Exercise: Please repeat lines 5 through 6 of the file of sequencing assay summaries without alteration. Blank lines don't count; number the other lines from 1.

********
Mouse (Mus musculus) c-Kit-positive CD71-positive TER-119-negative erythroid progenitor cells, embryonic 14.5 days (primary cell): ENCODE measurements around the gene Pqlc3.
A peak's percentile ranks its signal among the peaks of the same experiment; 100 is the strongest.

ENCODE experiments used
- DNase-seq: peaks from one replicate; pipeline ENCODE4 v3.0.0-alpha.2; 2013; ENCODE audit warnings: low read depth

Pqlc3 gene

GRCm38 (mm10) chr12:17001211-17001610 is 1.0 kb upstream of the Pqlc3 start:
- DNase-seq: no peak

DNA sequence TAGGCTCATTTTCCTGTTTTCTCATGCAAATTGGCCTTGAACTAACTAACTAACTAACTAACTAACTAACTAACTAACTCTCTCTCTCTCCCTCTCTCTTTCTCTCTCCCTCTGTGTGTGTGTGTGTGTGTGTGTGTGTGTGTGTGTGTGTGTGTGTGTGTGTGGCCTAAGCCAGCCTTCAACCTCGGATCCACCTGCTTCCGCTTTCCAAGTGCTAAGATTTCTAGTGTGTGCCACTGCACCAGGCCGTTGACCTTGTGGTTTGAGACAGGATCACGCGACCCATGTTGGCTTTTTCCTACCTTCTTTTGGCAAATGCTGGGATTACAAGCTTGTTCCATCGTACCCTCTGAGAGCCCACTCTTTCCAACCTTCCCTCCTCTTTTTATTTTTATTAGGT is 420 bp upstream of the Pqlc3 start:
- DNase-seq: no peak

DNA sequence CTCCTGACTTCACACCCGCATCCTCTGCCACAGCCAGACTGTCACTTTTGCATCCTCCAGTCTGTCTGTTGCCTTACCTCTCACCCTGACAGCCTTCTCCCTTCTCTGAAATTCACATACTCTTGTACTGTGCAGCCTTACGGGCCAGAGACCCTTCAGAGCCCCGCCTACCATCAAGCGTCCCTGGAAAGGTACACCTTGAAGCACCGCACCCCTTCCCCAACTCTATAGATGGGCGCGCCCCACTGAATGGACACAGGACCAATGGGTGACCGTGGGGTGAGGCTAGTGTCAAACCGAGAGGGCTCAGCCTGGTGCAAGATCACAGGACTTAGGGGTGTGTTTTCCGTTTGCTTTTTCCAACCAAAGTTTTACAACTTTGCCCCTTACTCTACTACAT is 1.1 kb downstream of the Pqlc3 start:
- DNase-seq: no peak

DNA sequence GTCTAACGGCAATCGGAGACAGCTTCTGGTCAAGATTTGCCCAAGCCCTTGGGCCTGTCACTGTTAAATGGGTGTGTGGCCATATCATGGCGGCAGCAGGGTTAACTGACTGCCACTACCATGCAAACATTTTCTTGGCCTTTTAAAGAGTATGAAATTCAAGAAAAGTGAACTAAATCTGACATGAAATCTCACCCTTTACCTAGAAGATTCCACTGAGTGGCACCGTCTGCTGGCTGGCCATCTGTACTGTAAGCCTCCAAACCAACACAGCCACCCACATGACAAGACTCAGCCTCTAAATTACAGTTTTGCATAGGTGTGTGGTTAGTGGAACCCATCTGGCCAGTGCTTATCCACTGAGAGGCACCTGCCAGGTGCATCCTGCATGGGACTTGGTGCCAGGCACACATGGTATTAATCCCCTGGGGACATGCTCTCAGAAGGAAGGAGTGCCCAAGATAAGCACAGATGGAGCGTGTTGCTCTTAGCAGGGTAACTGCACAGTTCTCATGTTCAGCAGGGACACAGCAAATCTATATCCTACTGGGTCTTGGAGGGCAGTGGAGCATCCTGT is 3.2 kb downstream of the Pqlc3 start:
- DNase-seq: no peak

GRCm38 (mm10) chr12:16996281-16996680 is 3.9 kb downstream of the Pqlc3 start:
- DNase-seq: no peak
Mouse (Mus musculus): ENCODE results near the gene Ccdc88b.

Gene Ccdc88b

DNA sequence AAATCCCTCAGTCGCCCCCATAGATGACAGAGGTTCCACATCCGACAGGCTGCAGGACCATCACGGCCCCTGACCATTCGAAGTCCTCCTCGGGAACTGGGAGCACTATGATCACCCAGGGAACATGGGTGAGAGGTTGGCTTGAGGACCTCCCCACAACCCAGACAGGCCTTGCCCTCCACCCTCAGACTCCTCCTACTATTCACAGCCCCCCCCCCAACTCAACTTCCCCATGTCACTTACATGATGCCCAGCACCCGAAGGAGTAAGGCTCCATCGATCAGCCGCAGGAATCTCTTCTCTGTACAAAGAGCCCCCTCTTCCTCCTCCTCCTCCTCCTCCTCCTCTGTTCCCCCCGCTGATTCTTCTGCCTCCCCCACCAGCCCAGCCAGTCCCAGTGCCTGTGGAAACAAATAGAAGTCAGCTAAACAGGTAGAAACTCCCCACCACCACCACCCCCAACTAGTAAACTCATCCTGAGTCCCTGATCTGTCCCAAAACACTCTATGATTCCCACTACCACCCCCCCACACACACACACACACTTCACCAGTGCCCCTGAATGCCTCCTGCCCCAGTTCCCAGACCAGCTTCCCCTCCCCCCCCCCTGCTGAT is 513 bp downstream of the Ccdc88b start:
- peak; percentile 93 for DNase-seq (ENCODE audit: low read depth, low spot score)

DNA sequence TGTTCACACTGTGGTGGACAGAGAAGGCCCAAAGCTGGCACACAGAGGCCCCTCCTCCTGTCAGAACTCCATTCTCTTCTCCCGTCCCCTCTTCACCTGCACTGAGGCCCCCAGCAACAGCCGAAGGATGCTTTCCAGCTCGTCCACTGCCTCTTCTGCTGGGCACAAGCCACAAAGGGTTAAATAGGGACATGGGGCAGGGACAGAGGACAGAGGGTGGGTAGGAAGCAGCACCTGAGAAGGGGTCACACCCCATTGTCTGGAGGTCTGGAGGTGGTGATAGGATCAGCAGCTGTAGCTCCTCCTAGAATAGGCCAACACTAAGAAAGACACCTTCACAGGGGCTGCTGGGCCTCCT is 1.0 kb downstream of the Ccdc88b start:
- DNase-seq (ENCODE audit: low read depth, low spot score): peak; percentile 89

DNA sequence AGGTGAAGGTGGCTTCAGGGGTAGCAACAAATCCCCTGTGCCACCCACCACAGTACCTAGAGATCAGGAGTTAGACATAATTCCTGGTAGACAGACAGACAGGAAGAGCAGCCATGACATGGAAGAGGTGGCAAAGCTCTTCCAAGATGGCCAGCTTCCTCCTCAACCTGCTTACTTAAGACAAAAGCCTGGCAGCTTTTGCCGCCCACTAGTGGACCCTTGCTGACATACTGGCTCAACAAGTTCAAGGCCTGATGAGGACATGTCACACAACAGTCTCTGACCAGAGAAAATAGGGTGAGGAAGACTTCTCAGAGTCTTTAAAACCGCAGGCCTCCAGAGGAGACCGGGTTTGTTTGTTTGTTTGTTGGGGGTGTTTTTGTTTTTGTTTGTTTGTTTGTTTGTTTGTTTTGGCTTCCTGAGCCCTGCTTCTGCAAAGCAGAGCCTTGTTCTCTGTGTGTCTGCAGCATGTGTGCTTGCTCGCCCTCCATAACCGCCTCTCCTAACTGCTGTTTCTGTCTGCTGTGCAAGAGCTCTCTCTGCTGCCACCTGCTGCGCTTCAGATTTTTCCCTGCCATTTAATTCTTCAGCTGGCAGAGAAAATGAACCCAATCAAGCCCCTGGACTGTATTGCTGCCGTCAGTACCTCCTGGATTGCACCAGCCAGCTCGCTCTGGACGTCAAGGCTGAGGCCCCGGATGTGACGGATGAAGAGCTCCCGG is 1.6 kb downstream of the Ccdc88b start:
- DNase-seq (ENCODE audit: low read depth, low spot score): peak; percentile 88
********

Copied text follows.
Pqlc3 gene

GRCm38 (mm10) chr12:17001211-17001610 is 1.0 kb upstream of the Pqlc3 start: